In an interview with the Swiss newspaper Le Temps, Ian Richards, the British economist who represents United Nations (UN) and UN agency staff in Geneva, speaks out about plans to relocate its employees around the globe.
Ban Ki-moon the United Nations’ secretary general favours greater staff mobility and centralisation of administrative tasks via a new IT system, possibly managed from low-cost Bangkok or Nairobi, Kenya. Richards explains that not all UN staff are internationally mobile. Some are recruited locally and in the case of a relocation of operations they risk losing their jobs. He also thinks that sometimes problems can be solved faster over a coffee rather than waiting for a response tomorrow because of time differences. Geneva has the advantage of being in a central time zone the same as Africa’s, the UN’s principle beneficiary. He thinks it would be better to focus on creating synergies between different the UN agencies in Geneva.
Richards also thinks that Geneva is no paradise. Young people prefer the dynamism of New York and Vienna competes directly on quality of life for families. There are also problematic developments. The children of international staff can no longer expect Swiss nationality after 12 years and there is also the uncertainty related to the 9 February 2014 referendum result on mass immigration. Add to this the high cost of living in Geneva and the picture dims further.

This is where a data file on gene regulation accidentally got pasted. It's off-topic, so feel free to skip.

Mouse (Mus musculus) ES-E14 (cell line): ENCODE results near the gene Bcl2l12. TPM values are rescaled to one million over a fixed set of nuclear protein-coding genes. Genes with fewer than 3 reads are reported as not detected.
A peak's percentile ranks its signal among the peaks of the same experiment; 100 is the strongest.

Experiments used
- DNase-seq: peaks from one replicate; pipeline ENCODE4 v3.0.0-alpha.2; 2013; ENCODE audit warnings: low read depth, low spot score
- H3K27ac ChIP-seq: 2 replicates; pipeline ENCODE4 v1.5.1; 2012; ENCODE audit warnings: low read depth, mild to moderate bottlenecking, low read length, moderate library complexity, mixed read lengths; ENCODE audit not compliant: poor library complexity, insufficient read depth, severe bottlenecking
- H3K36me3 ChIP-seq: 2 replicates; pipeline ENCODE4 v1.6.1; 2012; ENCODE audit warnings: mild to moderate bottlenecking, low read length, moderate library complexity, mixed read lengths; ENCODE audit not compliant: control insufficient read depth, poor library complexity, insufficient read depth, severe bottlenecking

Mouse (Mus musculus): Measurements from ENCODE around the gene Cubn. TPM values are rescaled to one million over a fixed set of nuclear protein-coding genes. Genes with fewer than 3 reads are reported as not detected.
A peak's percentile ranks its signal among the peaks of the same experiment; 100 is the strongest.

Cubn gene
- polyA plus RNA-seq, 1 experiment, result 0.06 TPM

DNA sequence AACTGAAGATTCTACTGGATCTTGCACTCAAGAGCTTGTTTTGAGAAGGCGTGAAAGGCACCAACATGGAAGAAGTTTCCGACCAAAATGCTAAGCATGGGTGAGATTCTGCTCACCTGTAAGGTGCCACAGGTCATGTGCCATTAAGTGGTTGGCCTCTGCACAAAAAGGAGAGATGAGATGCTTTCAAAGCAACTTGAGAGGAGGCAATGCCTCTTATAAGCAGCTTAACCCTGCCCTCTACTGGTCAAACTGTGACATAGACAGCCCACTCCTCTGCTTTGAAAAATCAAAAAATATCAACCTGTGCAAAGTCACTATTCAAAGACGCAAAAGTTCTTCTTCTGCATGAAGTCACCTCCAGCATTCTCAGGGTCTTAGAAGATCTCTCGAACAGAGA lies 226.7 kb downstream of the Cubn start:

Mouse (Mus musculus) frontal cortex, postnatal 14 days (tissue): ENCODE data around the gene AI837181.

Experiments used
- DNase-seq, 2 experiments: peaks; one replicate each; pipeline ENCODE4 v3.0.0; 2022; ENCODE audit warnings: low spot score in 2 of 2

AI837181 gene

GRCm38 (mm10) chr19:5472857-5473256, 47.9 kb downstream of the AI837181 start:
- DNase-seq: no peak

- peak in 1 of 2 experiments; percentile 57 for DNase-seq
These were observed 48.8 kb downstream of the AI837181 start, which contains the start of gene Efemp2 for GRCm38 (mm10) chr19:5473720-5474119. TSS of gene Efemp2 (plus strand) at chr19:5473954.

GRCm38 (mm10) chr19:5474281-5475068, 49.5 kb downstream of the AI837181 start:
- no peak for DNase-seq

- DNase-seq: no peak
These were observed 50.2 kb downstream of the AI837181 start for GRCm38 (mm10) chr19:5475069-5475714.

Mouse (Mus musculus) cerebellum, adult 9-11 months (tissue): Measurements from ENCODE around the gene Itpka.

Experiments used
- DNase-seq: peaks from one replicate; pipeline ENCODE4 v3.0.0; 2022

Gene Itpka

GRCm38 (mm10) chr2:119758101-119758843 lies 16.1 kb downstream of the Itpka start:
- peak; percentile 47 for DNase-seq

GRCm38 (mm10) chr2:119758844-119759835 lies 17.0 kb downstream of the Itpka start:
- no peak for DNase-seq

He also says that the slight increase in UN employment over the last year masks reality. While some agencies have been adding staff others have been relocating. The High Commission for Refugees (UNHCR), which already has a support centre in Budapest, is thinking of moving extra staff. The Office of the High Commissioner for Human Rights (UNHR) has just launched a restructuring plan to strengthen regional presence, for example Brussels for Europe and Amman for the Middle East. Many NGOs come to Geneva to be close to UNHR and there is a risk they could leave too according to Richards.